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This is everything you never knew about HIV/AIDS, TB and malaria


HIV/AIDS, tuberculosis (TB), and malaria don’t just cause illness and deaths around the world, they decrease productivity and increase the risk of poverty in the communities and countries affected. Loss of income and the cost of healthcare have dramatic effects on the individual, as well as their family and community.

Here’s what you need to know about these three diseases:


Human Immunodeficiency Virus (HIV) attacks and destroys the body’s immune cells making it difficult for the body to fight off infections and other diseases. If left untreated, HIV can develop into acquired immunodeficiency syndrome (AIDS). AIDS is the most serious stage of HIV infection. Rather than a single illness, it presents as a cluster of symptoms when a person’s CD4 cell count drops too low, dramatically shortening their life expectancy. The term HIV/AIDS is used to describe the virus and the resulting symptoms and illnesses.

HIV spreads from person to person through contact with certain bodily fluids, usually through sex or needle use. Although there is no cure for HIV, it can be controlled with antiretroviral therapy (ART). If taken correctly every day, ART can significantly increase that person’s lifespan and decrease the chance of infecting others.

Condoms, pre-exposure prophylaxis (PrEP) and voluntary male medical circumcision are highly effective methods that can be used to reduce the risk of acquiring HIV. Interventions, like scaling up sexual reproductive health education and needle exchange programs, can lead to behavioural change that can also reduce the spread of HIV.

Preventing the spread of HIV is crucial: 1.7 million people contracted HIV last year alone. And due to a lack of treatment 770,000 people died from AIDS-related causes.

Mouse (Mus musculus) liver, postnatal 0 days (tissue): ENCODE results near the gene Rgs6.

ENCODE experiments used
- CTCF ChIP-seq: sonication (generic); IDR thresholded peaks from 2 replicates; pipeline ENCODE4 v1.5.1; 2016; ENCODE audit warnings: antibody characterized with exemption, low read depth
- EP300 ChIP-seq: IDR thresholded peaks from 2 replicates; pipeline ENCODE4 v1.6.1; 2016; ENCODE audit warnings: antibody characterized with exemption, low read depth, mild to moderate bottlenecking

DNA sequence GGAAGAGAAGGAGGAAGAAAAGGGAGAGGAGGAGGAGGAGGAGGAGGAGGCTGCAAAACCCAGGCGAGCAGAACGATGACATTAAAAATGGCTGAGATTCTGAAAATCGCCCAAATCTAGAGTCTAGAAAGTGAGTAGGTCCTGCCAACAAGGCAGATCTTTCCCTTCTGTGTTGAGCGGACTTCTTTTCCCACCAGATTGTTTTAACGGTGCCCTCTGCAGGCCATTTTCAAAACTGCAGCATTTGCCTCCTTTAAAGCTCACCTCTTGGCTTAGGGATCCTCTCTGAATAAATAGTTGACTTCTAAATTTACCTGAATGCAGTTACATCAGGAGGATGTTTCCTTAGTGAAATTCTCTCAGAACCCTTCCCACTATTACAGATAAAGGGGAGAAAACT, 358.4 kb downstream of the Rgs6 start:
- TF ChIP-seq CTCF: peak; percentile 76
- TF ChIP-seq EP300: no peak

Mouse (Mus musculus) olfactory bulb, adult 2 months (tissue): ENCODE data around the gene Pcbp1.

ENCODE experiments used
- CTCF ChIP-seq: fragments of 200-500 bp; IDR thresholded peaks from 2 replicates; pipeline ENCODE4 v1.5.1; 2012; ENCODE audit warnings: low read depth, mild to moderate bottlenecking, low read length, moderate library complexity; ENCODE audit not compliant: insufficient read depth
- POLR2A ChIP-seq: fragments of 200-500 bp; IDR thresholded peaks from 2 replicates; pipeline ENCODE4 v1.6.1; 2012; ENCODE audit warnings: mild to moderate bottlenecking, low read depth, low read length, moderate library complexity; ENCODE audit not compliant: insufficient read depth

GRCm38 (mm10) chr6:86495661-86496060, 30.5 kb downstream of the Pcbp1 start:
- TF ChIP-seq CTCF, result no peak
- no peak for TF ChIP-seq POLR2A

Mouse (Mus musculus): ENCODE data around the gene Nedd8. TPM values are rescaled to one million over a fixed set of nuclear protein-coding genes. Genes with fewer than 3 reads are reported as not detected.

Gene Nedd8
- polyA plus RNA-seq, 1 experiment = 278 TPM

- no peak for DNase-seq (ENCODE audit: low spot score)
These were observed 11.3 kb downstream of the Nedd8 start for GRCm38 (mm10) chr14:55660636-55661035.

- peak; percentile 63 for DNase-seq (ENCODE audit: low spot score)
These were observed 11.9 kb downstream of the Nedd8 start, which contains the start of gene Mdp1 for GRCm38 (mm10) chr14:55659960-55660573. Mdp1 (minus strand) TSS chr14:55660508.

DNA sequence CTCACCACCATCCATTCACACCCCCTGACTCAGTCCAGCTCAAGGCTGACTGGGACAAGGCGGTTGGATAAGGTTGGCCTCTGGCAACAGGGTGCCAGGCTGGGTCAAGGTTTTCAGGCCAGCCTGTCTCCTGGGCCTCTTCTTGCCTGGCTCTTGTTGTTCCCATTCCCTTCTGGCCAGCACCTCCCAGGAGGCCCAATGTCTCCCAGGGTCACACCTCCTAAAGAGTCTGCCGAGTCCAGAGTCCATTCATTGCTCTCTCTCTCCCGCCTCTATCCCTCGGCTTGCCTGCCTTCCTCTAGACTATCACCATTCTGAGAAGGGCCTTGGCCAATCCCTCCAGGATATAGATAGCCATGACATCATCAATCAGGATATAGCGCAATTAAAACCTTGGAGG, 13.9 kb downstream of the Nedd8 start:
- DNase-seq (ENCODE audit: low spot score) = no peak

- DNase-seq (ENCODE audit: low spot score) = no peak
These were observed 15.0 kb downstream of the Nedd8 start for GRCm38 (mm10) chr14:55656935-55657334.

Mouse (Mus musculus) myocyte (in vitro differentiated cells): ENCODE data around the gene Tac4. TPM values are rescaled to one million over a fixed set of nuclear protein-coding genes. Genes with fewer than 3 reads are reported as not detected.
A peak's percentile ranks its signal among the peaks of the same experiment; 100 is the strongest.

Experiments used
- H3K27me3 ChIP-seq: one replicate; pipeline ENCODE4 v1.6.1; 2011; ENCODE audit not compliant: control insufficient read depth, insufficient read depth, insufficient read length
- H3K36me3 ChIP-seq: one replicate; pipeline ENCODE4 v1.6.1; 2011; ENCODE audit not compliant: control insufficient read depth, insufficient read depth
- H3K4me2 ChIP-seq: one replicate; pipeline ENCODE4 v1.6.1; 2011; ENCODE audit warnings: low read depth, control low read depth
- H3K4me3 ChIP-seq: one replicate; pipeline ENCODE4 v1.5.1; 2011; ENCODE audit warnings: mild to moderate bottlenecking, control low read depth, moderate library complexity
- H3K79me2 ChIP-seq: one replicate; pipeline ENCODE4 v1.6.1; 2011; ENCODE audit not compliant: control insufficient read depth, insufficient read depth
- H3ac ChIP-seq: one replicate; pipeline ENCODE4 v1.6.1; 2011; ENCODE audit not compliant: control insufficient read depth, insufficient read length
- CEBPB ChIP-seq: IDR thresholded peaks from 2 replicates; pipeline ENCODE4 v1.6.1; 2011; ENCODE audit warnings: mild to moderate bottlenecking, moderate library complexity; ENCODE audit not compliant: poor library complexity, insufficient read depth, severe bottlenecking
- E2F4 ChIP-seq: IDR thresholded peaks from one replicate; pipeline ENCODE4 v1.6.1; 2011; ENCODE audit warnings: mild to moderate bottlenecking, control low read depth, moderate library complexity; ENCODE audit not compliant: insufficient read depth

Malaria is a tropical disease caused by parasites and transmitted through the bite of an infected mosquito. While global malaria death rates have dropped 60% since 2000, malaria is back on the rise: there were 3.5 million more cases in 2017 than the year before. Children under the age of 5 account for two-thirds of all malaria deaths.

Control measures such as insecticide sprays, insecticide-treated bed nets and antimalarial drugs have successfully reduced malaria cases and deaths. But insecticide and drug resistance is a growing threat as these interventions continue to be scaled up.


TB is the number one infectious disease killer in the world. TB — which killed 1.6 million people in 2017, including 300,000 people with HIV — is spread from one person to another through the air. When someone with TB coughs or sneezes, for example, the bacteria can be spread to another person and infect their lungs.

Over 10 million people are infected with TB every year, but the disease can be difficult to detect, which results in a large number of people — around 36% of those with active TB — undiagnosed, untreated, and therefore, contagious.

On top of all this, antibiotic resistance is making a deadly enemy, even more dangerous. Multidrug-resistant TB (MDR-TB) remains a public health crisis and a health security threat. Last year, there were 558,000 new cases with resistance to the most effective first-line drug. As a result, only 55% of MDR-TB patients are successfully treated.

But here’s the good news: most cases of TB are curable if patients follow and complete a 6-9 month drug regimen. It is crucial this regimen is followed precisely and is fully completed to avoid drug resistance and reinfection.


The Global Fund is an innovative partnership between governments, businesses, and health organisations, designed to accelerate the end of the three diseases. They make targeted investments around the world related to promoting treatment and prevention of AIDS, TB and malaria. With the support and investment of the Global Fund, the number of people dying from these diseases has been slashed by one-third since its creation in 2002.

In October, the Global Fund will host their sixth replenishment. They’re asking world leaders and private investors to come together and help save 16 million lives between 2021 and 2023 by meeting their replenishment goal of US$14 billion.

This investment is the bold ambition the world needs to get us on track to stop the spread of these diseases — and it’s why we’re calling on world leaders to #StepUpTheFight by fully financing the Global Fund.

Want to take part in our campaigns fighting to change the world? Join us and become a ONE Member now.

*This blog was last updated on 18 July 2019 with the latest UNAIDS data.

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